Why are you participating in NaNoWriMo?
It’s November! I’m not entirely sure how it’s November. I mean, last time I checked a calendar I swore it was June or something, but I guess it’s time to catch up! And with November every year comes NaNoWriMo. For those of you who don’t know, NaNoWriMo is a month-long writing event for authors and aspiring authors are screenplay writers (and all kinds of writers really :p) to come together and write 50,000 words by December.
But what is 50,000 words? How long are published books?
Many of you non-writers or brand new writers may not have any idea what 50,000 words looks like. So, here’s a couple numbers to get your oriented.
Harry Potter and the Socrerer’s Stone by J. K. Rowling: 76,944 words
The Fellowship of The Ring by J. R. R. Tolkein: 187,790 words
A Game of Thrones by George R. R. Martin: 298,000 words
Now this is just a couple examples and definitely not status quo, but as you can see, 50,000 words is not usually a full novel (depending on your genre.) As a result, NaNoWriMo, in my opinion, is falsely advertising as National Novel Writing Month because one doesn’t complete a novel in the month. It’s simply a starting point.
My Experience with NaNo
My first time participating in NaNoWriMo was in November 2012. I was in college, had way too much time on my hands (especially around the Thanksgiving holiday), and finished my 50,000 words in five days during my Thanksgiving break. (Yes, I had no life.)
However, I’m not trying to intimidate anyone with my word count. Rather, I want to focus on the aftermath. I wrote 50,000 words towards my first novel, but NaNo didn’t push enough for me to continue. It didn’t have the requirements in December of other subsequent months to keep me on the bandwagon to finish writing and then edit. So, that novel got pushed away for two years.
NaNo for Networking
Many writers claim that NaNo may be good for networking. After all, there are hundreds, thousands, maybe even millions of other writers out there participating and knowing the struggles you’re going through. Heck! Some of them may even be in your area. That’s great! You can go to a local write-in and join them. Except… here’s the caveat.
America does not possess a dense population.
Unless you live in a big city or on the outskirts of a big city, you could have a very low population density. What’s more, even fewer of those people are writers. As a result, despite my efforts, I lived in areas where, if I wanted to network with other NaNoers, I’d have to drive 1.5 hours just to get see them for 1 hour a week. That math doesn’t add up in my mind.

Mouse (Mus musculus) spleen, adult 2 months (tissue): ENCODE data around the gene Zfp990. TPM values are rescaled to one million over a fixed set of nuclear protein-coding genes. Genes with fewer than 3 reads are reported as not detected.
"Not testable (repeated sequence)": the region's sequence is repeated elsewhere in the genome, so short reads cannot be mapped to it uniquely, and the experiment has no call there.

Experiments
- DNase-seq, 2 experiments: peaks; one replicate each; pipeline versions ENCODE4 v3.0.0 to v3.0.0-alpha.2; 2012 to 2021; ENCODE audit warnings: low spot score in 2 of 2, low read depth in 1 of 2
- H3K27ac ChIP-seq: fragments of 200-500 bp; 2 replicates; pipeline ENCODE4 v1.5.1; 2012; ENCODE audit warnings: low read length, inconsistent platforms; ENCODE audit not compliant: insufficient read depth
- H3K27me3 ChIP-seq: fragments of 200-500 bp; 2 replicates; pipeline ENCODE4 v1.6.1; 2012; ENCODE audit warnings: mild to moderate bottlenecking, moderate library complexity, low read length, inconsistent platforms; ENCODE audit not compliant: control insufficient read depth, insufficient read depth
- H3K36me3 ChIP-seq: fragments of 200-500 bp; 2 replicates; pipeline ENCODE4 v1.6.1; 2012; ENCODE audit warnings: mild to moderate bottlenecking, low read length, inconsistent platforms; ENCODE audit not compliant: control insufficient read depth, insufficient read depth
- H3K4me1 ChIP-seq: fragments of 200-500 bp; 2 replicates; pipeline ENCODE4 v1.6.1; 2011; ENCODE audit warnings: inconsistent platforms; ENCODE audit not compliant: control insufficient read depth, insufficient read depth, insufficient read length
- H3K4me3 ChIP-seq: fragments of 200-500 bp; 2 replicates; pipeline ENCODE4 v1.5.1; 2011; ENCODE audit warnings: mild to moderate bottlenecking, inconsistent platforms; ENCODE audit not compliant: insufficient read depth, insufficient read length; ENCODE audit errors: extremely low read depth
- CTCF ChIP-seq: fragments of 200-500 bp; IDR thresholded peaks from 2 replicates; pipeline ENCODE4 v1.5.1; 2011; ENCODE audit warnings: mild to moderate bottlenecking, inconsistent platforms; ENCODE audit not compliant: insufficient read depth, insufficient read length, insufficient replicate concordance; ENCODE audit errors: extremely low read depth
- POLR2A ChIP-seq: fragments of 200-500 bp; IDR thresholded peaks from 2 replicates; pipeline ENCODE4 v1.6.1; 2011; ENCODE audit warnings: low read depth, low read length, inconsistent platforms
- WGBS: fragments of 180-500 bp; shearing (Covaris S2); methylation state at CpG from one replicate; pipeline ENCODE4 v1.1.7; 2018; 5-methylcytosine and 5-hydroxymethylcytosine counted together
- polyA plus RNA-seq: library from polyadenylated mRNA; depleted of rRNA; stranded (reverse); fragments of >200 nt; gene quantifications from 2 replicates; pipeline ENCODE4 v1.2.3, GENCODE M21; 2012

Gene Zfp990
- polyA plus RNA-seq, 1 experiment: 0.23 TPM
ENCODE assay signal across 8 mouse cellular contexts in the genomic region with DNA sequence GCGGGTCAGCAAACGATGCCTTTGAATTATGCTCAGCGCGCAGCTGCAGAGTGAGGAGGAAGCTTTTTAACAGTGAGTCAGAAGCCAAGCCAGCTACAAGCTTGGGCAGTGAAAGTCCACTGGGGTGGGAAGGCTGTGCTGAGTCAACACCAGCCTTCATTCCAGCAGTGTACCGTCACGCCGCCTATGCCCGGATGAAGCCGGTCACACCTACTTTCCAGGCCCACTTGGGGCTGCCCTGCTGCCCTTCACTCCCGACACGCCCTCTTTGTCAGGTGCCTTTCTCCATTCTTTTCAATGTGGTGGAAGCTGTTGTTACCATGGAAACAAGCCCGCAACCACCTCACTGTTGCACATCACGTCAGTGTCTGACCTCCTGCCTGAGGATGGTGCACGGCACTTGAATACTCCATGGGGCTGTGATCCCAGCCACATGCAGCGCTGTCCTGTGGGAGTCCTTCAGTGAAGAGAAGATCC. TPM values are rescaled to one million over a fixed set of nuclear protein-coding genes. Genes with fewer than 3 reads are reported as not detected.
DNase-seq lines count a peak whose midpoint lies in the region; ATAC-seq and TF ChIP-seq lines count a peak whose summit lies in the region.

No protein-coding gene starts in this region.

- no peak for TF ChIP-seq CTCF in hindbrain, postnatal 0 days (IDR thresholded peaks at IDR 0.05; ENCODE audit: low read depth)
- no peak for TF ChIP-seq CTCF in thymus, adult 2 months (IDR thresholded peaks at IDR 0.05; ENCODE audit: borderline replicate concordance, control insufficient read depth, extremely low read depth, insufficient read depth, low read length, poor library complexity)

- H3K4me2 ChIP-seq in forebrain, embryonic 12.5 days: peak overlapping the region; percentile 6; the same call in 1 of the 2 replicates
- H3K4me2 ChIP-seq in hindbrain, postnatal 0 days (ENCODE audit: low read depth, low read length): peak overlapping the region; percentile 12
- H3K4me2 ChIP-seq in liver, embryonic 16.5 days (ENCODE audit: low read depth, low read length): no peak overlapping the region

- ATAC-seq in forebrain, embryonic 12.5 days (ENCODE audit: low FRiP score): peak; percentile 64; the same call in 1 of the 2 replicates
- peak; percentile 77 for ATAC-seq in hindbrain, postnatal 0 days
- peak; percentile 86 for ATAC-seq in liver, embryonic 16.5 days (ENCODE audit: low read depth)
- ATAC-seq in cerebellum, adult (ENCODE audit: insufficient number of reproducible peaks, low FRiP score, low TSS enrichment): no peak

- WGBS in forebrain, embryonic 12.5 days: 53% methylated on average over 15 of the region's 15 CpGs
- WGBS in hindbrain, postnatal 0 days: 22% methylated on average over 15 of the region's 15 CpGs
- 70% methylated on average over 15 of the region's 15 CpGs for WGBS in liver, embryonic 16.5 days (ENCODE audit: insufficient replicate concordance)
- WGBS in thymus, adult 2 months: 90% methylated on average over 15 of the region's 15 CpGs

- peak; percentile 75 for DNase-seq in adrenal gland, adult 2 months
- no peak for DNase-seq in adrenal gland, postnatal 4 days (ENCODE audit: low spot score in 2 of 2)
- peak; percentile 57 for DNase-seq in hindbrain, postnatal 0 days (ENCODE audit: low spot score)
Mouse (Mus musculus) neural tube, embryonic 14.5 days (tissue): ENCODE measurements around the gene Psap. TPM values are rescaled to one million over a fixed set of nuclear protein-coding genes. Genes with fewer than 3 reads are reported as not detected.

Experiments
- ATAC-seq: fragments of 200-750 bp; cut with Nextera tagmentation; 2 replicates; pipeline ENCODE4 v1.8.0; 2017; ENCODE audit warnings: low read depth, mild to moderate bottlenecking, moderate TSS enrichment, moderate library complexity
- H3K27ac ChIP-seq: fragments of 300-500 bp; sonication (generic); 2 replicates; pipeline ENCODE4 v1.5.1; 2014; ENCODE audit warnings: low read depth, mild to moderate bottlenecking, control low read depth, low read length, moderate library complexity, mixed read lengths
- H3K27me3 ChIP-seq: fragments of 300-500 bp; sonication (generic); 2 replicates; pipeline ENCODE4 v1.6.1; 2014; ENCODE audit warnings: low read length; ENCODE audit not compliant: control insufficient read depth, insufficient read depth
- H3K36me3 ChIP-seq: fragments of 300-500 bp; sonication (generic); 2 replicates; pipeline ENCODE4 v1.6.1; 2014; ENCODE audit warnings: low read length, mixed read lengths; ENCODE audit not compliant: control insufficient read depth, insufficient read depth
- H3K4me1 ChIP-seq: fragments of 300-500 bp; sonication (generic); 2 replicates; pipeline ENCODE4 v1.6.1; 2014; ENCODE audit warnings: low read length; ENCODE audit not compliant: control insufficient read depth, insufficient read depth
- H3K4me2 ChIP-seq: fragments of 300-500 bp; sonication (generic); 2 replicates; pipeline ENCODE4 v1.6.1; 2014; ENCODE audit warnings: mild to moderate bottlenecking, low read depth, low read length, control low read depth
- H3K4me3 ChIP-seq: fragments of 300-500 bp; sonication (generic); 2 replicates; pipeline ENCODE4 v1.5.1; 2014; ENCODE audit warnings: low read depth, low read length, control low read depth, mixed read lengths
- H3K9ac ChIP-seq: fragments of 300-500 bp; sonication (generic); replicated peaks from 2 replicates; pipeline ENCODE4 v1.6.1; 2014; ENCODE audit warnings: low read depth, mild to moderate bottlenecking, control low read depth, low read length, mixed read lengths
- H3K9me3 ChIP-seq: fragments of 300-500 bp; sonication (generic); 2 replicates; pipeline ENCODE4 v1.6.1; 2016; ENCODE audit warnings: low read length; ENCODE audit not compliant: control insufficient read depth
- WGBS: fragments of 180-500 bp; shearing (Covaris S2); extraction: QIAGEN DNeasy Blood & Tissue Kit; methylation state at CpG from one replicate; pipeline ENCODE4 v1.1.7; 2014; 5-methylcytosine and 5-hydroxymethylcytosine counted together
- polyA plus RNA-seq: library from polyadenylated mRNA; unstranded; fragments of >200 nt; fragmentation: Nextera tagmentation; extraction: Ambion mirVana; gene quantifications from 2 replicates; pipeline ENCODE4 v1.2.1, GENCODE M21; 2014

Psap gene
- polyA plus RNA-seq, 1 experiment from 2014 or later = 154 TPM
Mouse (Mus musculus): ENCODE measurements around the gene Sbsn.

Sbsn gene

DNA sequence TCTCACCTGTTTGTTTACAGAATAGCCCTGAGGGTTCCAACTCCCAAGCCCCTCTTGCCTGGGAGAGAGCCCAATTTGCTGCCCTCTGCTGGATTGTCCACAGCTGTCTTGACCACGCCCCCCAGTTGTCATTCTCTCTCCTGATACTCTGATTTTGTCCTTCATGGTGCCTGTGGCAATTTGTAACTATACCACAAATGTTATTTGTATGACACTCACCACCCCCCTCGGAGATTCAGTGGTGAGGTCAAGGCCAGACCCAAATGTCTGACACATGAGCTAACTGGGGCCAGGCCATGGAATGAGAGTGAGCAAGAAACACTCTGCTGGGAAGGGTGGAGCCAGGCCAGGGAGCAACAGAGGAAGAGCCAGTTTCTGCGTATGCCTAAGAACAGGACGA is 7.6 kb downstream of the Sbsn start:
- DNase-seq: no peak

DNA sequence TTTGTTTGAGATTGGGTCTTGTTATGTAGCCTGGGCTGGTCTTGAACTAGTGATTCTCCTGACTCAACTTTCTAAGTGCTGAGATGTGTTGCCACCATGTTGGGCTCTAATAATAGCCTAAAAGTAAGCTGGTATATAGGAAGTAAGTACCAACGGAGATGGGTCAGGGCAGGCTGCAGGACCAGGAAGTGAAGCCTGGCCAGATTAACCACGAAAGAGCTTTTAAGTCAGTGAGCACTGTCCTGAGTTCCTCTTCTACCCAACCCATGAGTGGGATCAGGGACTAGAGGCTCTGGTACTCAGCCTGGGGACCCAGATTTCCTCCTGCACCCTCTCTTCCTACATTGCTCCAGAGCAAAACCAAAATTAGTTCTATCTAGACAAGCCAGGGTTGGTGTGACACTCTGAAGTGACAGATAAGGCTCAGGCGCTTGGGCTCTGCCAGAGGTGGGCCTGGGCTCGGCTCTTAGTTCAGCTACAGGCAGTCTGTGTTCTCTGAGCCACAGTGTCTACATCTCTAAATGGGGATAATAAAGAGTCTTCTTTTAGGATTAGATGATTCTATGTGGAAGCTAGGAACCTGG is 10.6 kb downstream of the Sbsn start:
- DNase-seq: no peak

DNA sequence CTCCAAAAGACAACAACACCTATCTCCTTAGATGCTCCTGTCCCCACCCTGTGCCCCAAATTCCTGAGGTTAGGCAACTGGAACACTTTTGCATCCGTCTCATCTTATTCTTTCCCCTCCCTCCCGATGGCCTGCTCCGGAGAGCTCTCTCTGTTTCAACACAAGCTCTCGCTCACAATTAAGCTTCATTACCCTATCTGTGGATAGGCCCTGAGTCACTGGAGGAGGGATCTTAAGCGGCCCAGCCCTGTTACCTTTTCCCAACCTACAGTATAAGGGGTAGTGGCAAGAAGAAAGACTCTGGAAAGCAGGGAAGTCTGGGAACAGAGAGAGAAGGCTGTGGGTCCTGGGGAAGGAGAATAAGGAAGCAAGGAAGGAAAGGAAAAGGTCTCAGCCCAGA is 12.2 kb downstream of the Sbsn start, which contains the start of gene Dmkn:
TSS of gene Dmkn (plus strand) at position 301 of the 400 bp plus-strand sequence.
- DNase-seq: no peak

NaNo for the Experienced Writer
As I have stated above, NaNoWriMo is designed for writers to get started on their books. Yes, it talks about December edits and continuing a draft in December, but it has no implementation, no networking, no set-up to support this. So, many novels fall to the wayside. All those new writers burn out after 50,000 words in 30 days and never get back to their novel… not even next NaNo.
The only people who might continue working on their novel are the experienced writers, those who have finished writing a novel/screenplay/what-have-you, those who have trudged through the writing trenches and know all the parts of writing a novel, not just the first draft. They are the ones who stick to writing their novel after NaNo, but they’re also the ones who don’t need NaNo.
Let me put it to you this way: if one needs NaNo to start a novel, one doesn’t currently have the motivation to start a novel on their own. However, an experienced writer has likely started a novel outside of NaNo and done editing and second drafts and third drafts, and more. They don’t need an event to tell them to work on their book.
So… if that’s the case, what’s the point in participating? If you already know how to kick yourself in the butt to draft, edit, and polish a novel, what’s the point in wasting valuable time striving to reach a goal in an event that you don’t need to improve your writing?
These are the questions I ask myself this year as I stare at NaNoWriMo and hear about it from some of my other writer friends. I know some who are participating. I know some who aren’t. Each for their own reasons.
Yet, my reasoning is simple: I have slogged through the grime of drafting, editing, polishing, and even querying a novel. I know how to write. I have written 50,000 words in five days, 80,000 words in 12. I don’t need an event to inspire me, motivate me, or push me to write. I can do that on my own. For that reason, I don’t feel NaNoWriMo is relevant or helpful for me, and it’s why I will no longer be participating in NaNo.
Tell me in the comments below what you think about NaNoWriMo. I want to hear all about it! ^.^
And check out my discussion from last week: